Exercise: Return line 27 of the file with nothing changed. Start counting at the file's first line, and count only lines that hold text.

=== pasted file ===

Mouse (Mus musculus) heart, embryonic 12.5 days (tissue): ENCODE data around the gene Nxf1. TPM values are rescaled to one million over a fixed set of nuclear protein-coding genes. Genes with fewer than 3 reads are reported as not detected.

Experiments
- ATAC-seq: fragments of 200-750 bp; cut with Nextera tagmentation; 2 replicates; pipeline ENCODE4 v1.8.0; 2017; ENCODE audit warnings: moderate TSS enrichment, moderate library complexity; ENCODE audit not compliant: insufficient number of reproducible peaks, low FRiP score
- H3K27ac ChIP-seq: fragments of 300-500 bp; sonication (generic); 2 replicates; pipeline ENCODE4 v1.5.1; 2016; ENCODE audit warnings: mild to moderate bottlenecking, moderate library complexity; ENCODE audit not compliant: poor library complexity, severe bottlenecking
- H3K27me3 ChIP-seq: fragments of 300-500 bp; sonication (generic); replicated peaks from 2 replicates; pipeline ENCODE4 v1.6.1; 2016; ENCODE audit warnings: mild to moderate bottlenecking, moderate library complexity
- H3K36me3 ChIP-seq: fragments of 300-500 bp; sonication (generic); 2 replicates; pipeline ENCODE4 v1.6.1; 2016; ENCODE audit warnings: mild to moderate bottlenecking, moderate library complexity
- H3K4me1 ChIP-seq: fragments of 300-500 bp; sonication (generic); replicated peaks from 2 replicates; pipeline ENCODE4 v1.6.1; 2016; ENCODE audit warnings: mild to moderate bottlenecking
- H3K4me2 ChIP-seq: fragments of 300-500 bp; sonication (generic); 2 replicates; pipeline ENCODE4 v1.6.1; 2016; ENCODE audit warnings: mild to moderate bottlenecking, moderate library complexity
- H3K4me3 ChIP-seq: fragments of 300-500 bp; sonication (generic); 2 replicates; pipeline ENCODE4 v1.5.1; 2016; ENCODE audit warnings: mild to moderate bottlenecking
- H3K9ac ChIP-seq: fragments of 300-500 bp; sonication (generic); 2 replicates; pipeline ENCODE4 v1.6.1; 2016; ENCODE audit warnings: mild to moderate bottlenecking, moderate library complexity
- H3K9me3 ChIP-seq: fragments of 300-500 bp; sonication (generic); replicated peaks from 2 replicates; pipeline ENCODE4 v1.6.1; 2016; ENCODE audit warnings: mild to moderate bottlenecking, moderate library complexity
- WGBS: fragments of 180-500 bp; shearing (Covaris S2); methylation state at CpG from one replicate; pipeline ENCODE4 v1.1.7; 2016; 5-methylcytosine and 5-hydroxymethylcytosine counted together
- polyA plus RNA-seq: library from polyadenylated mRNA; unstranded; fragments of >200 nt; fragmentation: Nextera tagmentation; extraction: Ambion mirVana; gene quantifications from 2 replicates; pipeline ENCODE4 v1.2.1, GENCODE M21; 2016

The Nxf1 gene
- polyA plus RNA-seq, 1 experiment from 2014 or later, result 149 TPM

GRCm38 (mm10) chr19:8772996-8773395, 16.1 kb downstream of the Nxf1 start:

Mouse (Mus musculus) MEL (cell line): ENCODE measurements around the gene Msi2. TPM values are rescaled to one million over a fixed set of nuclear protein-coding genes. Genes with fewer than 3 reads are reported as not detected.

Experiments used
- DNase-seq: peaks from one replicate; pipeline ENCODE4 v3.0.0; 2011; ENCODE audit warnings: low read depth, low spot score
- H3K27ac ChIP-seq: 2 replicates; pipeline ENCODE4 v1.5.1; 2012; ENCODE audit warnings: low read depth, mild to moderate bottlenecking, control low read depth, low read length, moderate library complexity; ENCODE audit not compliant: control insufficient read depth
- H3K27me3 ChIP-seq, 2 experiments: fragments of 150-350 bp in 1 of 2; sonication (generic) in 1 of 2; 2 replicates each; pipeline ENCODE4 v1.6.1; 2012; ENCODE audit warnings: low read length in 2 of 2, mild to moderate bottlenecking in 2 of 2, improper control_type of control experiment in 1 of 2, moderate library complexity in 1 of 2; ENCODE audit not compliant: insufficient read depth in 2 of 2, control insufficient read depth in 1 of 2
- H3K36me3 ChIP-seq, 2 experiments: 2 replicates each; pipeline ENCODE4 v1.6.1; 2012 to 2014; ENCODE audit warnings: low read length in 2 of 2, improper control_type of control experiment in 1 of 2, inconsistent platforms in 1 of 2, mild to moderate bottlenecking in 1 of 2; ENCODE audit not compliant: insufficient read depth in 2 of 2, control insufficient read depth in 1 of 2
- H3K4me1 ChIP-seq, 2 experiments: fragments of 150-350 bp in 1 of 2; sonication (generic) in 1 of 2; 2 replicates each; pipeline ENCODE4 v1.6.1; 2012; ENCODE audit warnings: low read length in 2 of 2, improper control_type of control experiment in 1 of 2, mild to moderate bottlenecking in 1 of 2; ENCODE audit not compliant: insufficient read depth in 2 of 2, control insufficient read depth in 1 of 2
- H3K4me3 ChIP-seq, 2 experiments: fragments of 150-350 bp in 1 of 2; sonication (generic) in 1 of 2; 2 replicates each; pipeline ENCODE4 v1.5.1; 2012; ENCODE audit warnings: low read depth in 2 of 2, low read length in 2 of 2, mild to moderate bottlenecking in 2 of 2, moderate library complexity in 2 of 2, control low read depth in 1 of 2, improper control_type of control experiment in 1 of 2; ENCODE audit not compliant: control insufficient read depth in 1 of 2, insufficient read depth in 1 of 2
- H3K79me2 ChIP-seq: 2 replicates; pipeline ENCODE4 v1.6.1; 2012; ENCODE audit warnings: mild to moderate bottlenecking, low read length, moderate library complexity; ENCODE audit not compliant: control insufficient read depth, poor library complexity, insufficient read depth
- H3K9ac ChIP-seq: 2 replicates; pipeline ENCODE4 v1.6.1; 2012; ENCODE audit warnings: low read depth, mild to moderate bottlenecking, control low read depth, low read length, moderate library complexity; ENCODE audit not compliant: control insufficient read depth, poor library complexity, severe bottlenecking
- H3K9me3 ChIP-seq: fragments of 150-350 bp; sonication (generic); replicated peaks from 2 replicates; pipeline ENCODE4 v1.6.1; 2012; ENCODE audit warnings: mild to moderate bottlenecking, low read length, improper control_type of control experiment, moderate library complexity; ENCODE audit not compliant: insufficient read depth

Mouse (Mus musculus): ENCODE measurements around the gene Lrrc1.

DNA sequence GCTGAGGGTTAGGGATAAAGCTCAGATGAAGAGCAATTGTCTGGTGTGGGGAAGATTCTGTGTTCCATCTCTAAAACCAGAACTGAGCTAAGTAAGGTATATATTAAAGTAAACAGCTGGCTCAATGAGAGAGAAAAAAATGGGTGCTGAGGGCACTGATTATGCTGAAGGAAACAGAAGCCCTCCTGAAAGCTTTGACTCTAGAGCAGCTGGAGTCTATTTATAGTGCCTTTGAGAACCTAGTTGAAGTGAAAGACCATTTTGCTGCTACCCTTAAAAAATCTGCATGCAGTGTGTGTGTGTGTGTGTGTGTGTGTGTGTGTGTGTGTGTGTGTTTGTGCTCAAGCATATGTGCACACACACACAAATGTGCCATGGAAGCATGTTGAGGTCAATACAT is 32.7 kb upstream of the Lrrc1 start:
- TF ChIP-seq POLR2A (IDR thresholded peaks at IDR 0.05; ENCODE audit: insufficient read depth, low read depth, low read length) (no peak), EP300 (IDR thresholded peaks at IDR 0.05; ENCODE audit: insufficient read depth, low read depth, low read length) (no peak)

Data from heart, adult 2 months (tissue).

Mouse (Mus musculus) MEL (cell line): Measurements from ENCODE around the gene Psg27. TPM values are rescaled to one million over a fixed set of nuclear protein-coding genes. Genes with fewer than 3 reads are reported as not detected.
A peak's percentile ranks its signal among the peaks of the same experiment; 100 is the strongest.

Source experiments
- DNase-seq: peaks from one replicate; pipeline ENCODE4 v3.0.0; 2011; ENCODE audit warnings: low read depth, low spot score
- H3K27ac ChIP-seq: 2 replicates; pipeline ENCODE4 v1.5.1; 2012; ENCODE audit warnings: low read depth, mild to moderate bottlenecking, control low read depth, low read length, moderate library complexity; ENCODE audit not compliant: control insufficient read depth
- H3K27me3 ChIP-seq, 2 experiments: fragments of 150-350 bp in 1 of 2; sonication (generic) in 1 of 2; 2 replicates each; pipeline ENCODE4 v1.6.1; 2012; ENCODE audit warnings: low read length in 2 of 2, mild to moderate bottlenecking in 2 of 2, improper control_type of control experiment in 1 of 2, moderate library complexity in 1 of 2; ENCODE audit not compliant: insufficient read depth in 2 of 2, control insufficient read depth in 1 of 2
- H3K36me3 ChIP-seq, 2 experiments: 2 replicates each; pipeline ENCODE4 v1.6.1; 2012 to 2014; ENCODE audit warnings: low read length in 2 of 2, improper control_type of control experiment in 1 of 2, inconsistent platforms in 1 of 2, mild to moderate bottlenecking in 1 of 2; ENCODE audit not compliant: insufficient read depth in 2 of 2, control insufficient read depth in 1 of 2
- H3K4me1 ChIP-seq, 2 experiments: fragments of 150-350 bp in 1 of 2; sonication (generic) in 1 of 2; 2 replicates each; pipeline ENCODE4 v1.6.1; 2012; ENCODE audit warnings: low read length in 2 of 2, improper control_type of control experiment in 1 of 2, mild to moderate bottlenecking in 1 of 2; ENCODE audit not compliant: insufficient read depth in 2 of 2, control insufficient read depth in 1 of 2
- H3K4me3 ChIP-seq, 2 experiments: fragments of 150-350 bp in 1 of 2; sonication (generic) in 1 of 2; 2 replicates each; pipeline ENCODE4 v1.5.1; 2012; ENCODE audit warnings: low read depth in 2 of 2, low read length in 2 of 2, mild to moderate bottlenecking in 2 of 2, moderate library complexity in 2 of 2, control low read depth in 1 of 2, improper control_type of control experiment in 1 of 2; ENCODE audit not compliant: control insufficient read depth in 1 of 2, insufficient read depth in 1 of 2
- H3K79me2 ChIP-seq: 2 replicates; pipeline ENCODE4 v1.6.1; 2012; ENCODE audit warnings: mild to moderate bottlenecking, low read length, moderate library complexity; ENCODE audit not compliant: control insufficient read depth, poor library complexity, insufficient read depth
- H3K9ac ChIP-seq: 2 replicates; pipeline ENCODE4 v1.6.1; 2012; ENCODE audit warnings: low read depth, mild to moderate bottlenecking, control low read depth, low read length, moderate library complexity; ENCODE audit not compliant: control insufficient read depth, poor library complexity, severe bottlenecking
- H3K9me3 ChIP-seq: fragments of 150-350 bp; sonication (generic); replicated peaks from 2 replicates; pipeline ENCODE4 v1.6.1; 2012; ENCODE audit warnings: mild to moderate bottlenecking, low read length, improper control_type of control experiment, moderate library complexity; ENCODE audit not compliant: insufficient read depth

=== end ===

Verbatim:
- H3K9me3 ChIP-seq: fragments of 150-350 bp; sonication (generic); replicated peaks from 2 replicates; pipeline ENCODE4 v1.6.1; 2012; ENCODE audit warnings: mild to moderate bottlenecking, low read length, improper control_type of control experiment, moderate library complexity; ENCODE audit not compliant: insufficient read depth